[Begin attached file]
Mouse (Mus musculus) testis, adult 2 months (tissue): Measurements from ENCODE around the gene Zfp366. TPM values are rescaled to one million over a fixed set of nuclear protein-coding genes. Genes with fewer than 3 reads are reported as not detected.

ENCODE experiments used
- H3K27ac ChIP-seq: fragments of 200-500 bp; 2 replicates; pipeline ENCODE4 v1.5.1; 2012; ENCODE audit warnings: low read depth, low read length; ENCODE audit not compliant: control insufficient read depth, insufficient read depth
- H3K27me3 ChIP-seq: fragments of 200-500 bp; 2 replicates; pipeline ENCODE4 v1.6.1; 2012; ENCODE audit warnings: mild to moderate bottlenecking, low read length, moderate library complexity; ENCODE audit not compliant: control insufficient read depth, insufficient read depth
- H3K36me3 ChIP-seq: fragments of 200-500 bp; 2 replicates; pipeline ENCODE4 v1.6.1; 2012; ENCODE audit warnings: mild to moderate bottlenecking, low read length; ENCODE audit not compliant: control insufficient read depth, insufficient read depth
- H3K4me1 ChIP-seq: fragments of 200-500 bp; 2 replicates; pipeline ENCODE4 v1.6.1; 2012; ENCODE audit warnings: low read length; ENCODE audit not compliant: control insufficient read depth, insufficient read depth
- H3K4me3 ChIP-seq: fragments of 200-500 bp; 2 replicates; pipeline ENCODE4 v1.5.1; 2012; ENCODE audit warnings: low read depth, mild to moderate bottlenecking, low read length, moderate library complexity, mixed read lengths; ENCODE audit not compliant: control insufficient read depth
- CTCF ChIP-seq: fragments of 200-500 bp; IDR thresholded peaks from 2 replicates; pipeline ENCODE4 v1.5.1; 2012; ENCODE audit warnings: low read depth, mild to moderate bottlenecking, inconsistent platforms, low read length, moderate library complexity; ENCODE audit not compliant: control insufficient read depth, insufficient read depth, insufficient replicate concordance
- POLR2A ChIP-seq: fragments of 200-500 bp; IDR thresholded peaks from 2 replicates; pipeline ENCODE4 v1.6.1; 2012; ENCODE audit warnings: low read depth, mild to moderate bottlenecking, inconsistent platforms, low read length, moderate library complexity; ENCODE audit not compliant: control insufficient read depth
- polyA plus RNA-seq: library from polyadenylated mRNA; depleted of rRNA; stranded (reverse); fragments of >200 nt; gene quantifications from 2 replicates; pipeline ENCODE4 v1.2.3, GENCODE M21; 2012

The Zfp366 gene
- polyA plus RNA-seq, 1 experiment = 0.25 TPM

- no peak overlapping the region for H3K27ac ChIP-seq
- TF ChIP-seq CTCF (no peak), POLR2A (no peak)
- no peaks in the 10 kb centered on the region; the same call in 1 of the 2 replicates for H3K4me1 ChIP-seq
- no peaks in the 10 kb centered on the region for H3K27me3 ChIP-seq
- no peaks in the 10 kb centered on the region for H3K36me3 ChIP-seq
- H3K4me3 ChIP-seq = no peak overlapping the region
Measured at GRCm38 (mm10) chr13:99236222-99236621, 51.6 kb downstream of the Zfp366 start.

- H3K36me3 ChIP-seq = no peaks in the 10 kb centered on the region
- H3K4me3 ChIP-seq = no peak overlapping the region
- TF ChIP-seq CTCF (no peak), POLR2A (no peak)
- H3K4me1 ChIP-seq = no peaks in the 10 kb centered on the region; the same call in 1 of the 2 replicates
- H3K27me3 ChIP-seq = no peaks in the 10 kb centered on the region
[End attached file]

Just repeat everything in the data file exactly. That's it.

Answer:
Mouse (Mus musculus) testis, adult 2 months (tissue): Measurements from ENCODE around the gene Zfp366. TPM values are rescaled to one million over a fixed set of nuclear protein-coding genes. Genes with fewer than 3 reads are reported as not detected.

ENCODE experiments used
- H3K27ac ChIP-seq: fragments of 200-500 bp; 2 replicates; pipeline ENCODE4 v1.5.1; 2012; ENCODE audit warnings: low read depth, low read length; ENCODE audit not compliant: control insufficient read depth, insufficient read depth
- H3K27me3 ChIP-seq: fragments of 200-500 bp; 2 replicates; pipeline ENCODE4 v1.6.1; 2012; ENCODE audit warnings: mild to moderate bottlenecking, low read length, moderate library complexity; ENCODE audit not compliant: control insufficient read depth, insufficient read depth
- H3K36me3 ChIP-seq: fragments of 200-500 bp; 2 replicates; pipeline ENCODE4 v1.6.1; 2012; ENCODE audit warnings: mild to moderate bottlenecking, low read length; ENCODE audit not compliant: control insufficient read depth, insufficient read depth
- H3K4me1 ChIP-seq: fragments of 200-500 bp; 2 replicates; pipeline ENCODE4 v1.6.1; 2012; ENCODE audit warnings: low read length; ENCODE audit not compliant: control insufficient read depth, insufficient read depth
- H3K4me3 ChIP-seq: fragments of 200-500 bp; 2 replicates; pipeline ENCODE4 v1.5.1; 2012; ENCODE audit warnings: low read depth, mild to moderate bottlenecking, low read length, moderate library complexity, mixed read lengths; ENCODE audit not compliant: control insufficient read depth
- CTCF ChIP-seq: fragments of 200-500 bp; IDR thresholded peaks from 2 replicates; pipeline ENCODE4 v1.5.1; 2012; ENCODE audit warnings: low read depth, mild to moderate bottlenecking, inconsistent platforms, low read length, moderate library complexity; ENCODE audit not compliant: control insufficient read depth, insufficient read depth, insufficient replicate concordance
- POLR2A ChIP-seq: fragments of 200-500 bp; IDR thresholded peaks from 2 replicates; pipeline ENCODE4 v1.6.1; 2012; ENCODE audit warnings: low read depth, mild to moderate bottlenecking, inconsistent platforms, low read length, moderate library complexity; ENCODE audit not compliant: control insufficient read depth
- polyA plus RNA-seq: library from polyadenylated mRNA; depleted of rRNA; stranded (reverse); fragments of >200 nt; gene quantifications from 2 replicates; pipeline ENCODE4 v1.2.3, GENCODE M21; 2012

The Zfp366 gene
- polyA plus RNA-seq, 1 experiment = 0.25 TPM

- no peak overlapping the region for H3K27ac ChIP-seq
- TF ChIP-seq CTCF (no peak), POLR2A (no peak)
- no peaks in the 10 kb centered on the region; the same call in 1 of the 2 replicates for H3K4me1 ChIP-seq
- no peaks in the 10 kb centered on the region for H3K27me3 ChIP-seq
- no peaks in the 10 kb centered on the region for H3K36me3 ChIP-seq
- H3K4me3 ChIP-seq = no peak overlapping the region
Measured at GRCm38 (mm10) chr13:99236222-99236621, 51.6 kb downstream of the Zfp366 start.

- H3K36me3 ChIP-seq = no peaks in the 10 kb centered on the region
- H3K4me3 ChIP-seq = no peak overlapping the region
- TF ChIP-seq CTCF (no peak), POLR2A (no peak)
- H3K4me1 ChIP-seq = no peaks in the 10 kb centered on the region; the same call in 1 of the 2 replicates
- H3K27me3 ChIP-seq = no peaks in the 10 kb centered on the region